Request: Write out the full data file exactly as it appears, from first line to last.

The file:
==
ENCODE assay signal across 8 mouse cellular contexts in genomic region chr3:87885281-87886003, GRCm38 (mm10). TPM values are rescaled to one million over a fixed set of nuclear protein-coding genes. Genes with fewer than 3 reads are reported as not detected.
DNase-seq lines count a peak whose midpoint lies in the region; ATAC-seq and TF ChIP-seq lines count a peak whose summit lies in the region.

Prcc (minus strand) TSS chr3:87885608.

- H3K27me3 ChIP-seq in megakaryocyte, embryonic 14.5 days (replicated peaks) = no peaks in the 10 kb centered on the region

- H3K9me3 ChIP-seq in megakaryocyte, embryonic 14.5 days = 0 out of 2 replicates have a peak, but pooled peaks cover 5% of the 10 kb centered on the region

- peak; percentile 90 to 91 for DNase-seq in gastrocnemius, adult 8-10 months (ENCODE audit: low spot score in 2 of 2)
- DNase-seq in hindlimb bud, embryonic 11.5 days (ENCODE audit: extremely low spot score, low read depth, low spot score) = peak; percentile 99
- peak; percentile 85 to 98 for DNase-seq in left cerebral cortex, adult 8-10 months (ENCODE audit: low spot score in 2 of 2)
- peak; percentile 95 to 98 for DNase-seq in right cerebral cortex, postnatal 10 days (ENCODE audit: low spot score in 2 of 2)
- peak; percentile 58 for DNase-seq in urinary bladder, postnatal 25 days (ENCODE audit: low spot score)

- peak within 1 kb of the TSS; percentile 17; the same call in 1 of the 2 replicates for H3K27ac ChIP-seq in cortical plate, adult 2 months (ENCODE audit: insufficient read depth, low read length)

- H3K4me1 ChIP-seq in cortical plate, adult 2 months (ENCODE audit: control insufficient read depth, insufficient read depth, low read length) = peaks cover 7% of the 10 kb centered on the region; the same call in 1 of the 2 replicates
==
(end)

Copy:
ENCODE assay signal across 8 mouse cellular contexts in genomic region chr3:87885281-87886003, GRCm38 (mm10). TPM values are rescaled to one million over a fixed set of nuclear protein-coding genes. Genes with fewer than 3 reads are reported as not detected.
DNase-seq lines count a peak whose midpoint lies in the region; ATAC-seq and TF ChIP-seq lines count a peak whose summit lies in the region.

Prcc (minus strand) TSS chr3:87885608.

- H3K27me3 ChIP-seq in megakaryocyte, embryonic 14.5 days (replicated peaks) = no peaks in the 10 kb centered on the region

- H3K9me3 ChIP-seq in megakaryocyte, embryonic 14.5 days = 0 out of 2 replicates have a peak, but pooled peaks cover 5% of the 10 kb centered on the region

- peak; percentile 90 to 91 for DNase-seq in gastrocnemius, adult 8-10 months (ENCODE audit: low spot score in 2 of 2)
- DNase-seq in hindlimb bud, embryonic 11.5 days (ENCODE audit: extremely low spot score, low read depth, low spot score) = peak; percentile 99
- peak; percentile 85 to 98 for DNase-seq in left cerebral cortex, adult 8-10 months (ENCODE audit: low spot score in 2 of 2)
- peak; percentile 95 to 98 for DNase-seq in right cerebral cortex, postnatal 10 days (ENCODE audit: low spot score in 2 of 2)
- peak; percentile 58 for DNase-seq in urinary bladder, postnatal 25 days (ENCODE audit: low spot score)

- peak within 1 kb of the TSS; percentile 17; the same call in 1 of the 2 replicates for H3K27ac ChIP-seq in cortical plate, adult 2 months (ENCODE audit: insufficient read depth, low read length)

- H3K4me1 ChIP-seq in cortical plate, adult 2 months (ENCODE audit: control insufficient read depth, insufficient read depth, low read length) = peaks cover 7% of the 10 kb centered on the region; the same call in 1 of the 2 replicates